As every farmer knows, the closed period is now in place in Northern Ireland for all organic manures and will not open again until 1st February 2018.
The closed period is a mandatory part of the EU Nitrates Directive, there is no option but to introduce one in areas where there are water quality issues. Failures to do so can result in massive fines on government or a withholding of EU funds to farmers.
The closed period was introduced with the first NI Nitrates Action Programme back in 2007. However this aspect was phased in until farmers had put in place the minimum storage requirement of 22 weeks (26 weeks for pig and poultry) with all Northern Ireland farmers first having to comply with the closed period in October 2009. Each region or country can determine their dates but these must be based on science and agreed by the European Commission.
The whole of Northern Ireland is designated under the Nitrates Action Programme due to the extent of our water quality issues. However other regions e.g. Scotland has zones designated and this is why farmers outside of these zones may not have a closed period in force or the dates may be different to Northern Ireland.
Discussion on the NI Nitrates Action Programme started around 2002 and the UFU fought endlessly at this time to protect the needs of local farmers. The closed period is one of the most controversial aspects of the Nitrates Action Programme and the UFU lobbied the department and EC during this time to try and ensure some common sense prevailed. The union has always argued that you cannot farm by calendar dates and this year clearly showed this.
The main aim of the closed period is to protect water quality. Spreading slurry, litter and manure during months when there is little growth leads to more run off of nutrients which impacts on water quality but also results in the loss of valuable nutrients to the farm. The current dates are based on research balancing the risk of run off to water and the likelihood of nutrient uptake. Initially a much longer closed period was proposed by the department and Europe but the UFU fought hard to provide evidence to reduce the dates to the current closed period.
Every four years the whole Nitrates Action Programme is reviewed by the EC alongside water quality information and every four years there is a battle to ensure that measures such as the closed period or storage requirements are not extended. Since the closed period was introduced there has been improvements to our water quality; however there are still some problem areas.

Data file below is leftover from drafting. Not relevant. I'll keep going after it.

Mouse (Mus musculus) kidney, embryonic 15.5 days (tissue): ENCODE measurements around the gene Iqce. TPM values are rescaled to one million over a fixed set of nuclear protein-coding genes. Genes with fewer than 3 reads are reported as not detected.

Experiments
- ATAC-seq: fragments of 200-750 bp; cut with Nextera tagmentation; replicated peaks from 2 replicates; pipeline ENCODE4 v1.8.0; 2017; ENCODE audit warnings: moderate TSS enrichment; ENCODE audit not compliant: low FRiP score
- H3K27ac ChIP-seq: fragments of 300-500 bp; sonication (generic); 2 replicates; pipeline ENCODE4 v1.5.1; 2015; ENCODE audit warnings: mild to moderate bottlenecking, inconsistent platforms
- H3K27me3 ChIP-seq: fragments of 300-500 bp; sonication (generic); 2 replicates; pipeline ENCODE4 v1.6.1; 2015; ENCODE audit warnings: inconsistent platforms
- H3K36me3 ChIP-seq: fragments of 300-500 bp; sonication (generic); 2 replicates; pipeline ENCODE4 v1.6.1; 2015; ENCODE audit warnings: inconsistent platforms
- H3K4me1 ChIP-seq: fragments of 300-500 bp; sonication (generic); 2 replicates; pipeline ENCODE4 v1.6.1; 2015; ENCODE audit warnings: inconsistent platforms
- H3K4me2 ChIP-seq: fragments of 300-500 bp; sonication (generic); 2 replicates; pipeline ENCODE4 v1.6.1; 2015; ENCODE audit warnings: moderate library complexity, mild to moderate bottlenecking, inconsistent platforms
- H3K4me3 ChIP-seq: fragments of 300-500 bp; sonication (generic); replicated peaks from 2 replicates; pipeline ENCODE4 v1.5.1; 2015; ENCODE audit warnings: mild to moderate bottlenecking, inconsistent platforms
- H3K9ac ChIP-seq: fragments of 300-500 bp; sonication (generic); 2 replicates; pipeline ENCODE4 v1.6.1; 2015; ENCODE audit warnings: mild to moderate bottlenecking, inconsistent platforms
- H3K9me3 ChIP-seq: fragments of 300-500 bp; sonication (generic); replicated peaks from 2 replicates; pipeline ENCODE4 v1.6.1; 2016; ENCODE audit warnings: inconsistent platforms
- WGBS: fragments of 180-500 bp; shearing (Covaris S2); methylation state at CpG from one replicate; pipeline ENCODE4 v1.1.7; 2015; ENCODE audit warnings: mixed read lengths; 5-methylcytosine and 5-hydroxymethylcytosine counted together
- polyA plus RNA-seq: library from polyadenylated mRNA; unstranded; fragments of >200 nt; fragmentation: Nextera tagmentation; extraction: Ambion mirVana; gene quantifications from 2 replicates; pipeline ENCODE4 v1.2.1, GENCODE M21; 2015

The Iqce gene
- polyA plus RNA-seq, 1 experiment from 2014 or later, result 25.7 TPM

In Northern Ireland we are fortunate to have research being carried out by AFBI and often supported by the industry through the likes of Agri-Search and Pig Re-Gen to support farmers and ensure that we have scientific evidence to justify our current position. This has helped ensure that the EC do not impose more onerous measures on the industry.
NI is about to start the review of the third NI Nitrates Action Programme (NAP) with a new NAP starting in 2019 just before the UK leaves the EU. Despite Brexit, the rules and regulations will still remain initially and there will still be a need to show that the environment is protected but, perhaps there are opportunities to develop rules which are even more appropriate to the Northern Ireland conditions.
The start of the closed period this year proved difficult and almost impossible for some farmers in Northern Ireland to comply with, due to the difficult ground and weather conditions, crop and silage not cut and cattle being housed early. During the negotiations on the NAP, the UFU insisted that an exceptional circumstances clause was included to help in difficult years. This clause is not available in other UK regions or ROI making it more difficult. This covers exceptional circumstances when, through no fault of their own, farmers cannot fully comply with the rules.
However, the reasonable excuse clause is a last resort, no farmer wants to risk their basic payment by spreading slurry during the closed period but some farmers this year have been left with no other choice. If farmers are forced to spread over the coming months they do not have to notify DAERA or NIEA before spreading but detailed records must be kept showing; how they have managed their slurry before and during the closed period, weather and ground conditions, proving they have enough storage, and have exhausted all other options such as seeking storage elsewhere. Those forced to spread slurry during the closed period should take extra precautions to prevent run off.
The UFU has created a template that farmers can use to record this information and this must be available if you are inspected by NIEA. This is available from UFU Offices and UFU staff can assist members with completing this.